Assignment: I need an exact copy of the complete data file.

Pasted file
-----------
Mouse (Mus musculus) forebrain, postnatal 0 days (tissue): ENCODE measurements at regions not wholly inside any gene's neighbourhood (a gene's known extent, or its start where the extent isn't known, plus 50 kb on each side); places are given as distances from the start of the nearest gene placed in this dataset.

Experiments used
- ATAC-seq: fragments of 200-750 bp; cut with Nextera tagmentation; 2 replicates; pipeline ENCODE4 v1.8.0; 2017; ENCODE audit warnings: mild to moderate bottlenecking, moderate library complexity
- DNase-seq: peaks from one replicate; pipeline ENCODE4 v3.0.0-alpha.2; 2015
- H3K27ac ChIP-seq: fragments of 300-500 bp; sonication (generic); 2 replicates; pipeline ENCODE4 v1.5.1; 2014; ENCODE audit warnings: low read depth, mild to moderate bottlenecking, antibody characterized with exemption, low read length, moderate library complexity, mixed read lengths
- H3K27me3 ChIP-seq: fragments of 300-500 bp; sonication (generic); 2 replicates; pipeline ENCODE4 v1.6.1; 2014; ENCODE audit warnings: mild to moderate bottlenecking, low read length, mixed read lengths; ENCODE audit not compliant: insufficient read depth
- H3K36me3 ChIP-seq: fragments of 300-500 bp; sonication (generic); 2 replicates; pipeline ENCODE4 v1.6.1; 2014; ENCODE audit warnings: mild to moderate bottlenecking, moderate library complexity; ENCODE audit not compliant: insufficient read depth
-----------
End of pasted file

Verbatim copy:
Mouse (Mus musculus) forebrain, postnatal 0 days (tissue): ENCODE measurements at regions not wholly inside any gene's neighbourhood (a gene's known extent, or its start where the extent isn't known, plus 50 kb on each side); places are given as distances from the start of the nearest gene placed in this dataset.

Experiments used
- ATAC-seq: fragments of 200-750 bp; cut with Nextera tagmentation; 2 replicates; pipeline ENCODE4 v1.8.0; 2017; ENCODE audit warnings: mild to moderate bottlenecking, moderate library complexity
- DNase-seq: peaks from one replicate; pipeline ENCODE4 v3.0.0-alpha.2; 2015
- H3K27ac ChIP-seq: fragments of 300-500 bp; sonication (generic); 2 replicates; pipeline ENCODE4 v1.5.1; 2014; ENCODE audit warnings: low read depth, mild to moderate bottlenecking, antibody characterized with exemption, low read length, moderate library complexity, mixed read lengths
- H3K27me3 ChIP-seq: fragments of 300-500 bp; sonication (generic); 2 replicates; pipeline ENCODE4 v1.6.1; 2014; ENCODE audit warnings: mild to moderate bottlenecking, low read length, mixed read lengths; ENCODE audit not compliant: insufficient read depth
- H3K36me3 ChIP-seq: fragments of 300-500 bp; sonication (generic); 2 replicates; pipeline ENCODE4 v1.6.1; 2014; ENCODE audit warnings: mild to moderate bottlenecking, moderate library complexity; ENCODE audit not compliant: insufficient read depth